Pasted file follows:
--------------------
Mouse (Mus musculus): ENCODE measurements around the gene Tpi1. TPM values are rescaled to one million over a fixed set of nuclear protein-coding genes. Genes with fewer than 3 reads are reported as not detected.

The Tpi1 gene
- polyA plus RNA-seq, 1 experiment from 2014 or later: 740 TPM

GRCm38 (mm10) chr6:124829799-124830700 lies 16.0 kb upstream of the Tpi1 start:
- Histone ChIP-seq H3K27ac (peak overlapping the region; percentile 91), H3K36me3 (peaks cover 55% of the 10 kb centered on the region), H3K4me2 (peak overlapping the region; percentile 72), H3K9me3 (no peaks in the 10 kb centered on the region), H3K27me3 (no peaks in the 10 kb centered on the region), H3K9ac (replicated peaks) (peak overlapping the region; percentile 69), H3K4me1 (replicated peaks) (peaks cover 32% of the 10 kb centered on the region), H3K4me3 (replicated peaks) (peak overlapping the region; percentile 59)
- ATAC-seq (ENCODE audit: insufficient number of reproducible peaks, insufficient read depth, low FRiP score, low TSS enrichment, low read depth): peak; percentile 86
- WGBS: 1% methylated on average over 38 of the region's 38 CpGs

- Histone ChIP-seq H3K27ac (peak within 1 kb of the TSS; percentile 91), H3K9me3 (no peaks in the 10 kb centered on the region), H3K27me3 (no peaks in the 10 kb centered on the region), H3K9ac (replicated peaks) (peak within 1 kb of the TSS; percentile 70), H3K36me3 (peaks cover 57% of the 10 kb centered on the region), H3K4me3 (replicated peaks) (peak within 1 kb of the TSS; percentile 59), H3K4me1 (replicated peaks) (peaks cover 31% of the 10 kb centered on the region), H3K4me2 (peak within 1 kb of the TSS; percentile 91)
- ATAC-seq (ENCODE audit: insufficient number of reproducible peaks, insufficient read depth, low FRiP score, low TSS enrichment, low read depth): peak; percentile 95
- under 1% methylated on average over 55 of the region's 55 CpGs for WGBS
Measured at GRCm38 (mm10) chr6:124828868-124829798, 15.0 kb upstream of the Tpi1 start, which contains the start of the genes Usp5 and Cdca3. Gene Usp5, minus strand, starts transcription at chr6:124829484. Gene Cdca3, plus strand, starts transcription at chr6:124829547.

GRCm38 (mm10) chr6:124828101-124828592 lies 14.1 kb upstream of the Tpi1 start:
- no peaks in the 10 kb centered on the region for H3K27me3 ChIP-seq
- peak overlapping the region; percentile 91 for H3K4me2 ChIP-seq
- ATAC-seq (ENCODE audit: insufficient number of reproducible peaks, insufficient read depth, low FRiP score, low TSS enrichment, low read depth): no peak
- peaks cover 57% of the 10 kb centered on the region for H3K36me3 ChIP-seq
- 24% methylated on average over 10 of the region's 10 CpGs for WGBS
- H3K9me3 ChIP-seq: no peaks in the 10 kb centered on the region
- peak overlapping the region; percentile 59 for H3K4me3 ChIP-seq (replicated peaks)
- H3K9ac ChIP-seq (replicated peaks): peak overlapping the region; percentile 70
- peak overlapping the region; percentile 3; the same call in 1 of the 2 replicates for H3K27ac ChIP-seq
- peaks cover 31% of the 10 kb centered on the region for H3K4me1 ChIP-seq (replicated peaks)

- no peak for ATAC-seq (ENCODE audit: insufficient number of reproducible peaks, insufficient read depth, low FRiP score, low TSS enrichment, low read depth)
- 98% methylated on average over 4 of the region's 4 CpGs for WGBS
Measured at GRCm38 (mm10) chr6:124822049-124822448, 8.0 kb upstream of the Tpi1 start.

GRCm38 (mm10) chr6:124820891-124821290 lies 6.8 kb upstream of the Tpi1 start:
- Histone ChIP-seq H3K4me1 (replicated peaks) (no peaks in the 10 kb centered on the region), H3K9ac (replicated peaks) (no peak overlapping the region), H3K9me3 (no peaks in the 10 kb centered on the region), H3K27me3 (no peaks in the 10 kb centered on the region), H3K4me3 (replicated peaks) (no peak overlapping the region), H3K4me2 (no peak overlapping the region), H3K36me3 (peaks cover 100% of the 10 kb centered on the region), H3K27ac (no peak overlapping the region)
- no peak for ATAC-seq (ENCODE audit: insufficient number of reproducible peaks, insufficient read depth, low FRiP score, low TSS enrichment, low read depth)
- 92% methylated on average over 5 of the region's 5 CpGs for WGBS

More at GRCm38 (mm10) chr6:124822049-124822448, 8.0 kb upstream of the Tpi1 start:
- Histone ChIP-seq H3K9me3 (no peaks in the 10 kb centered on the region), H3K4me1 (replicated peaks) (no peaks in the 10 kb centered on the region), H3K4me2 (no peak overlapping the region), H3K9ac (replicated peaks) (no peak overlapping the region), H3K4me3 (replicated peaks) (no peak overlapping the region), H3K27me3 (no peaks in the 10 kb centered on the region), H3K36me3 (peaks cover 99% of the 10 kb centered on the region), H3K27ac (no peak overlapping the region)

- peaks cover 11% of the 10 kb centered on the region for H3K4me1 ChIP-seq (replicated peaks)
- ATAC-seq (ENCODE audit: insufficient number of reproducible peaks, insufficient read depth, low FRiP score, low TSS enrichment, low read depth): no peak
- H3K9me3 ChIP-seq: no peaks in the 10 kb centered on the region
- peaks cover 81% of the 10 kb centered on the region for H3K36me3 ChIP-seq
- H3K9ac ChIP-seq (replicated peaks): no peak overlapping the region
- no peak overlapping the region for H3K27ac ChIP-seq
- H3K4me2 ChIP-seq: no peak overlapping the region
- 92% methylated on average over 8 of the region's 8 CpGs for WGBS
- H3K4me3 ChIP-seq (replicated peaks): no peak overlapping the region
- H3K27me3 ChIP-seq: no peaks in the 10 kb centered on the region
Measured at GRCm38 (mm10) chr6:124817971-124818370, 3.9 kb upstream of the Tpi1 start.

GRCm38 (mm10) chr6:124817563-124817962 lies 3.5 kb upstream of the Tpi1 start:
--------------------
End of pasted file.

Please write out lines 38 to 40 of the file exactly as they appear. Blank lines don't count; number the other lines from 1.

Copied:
- H3K4me2 ChIP-seq: no peak overlapping the region
- 92% methylated on average over 8 of the region's 8 CpGs for WGBS
- H3K4me3 ChIP-seq (replicated peaks): no peak overlapping the region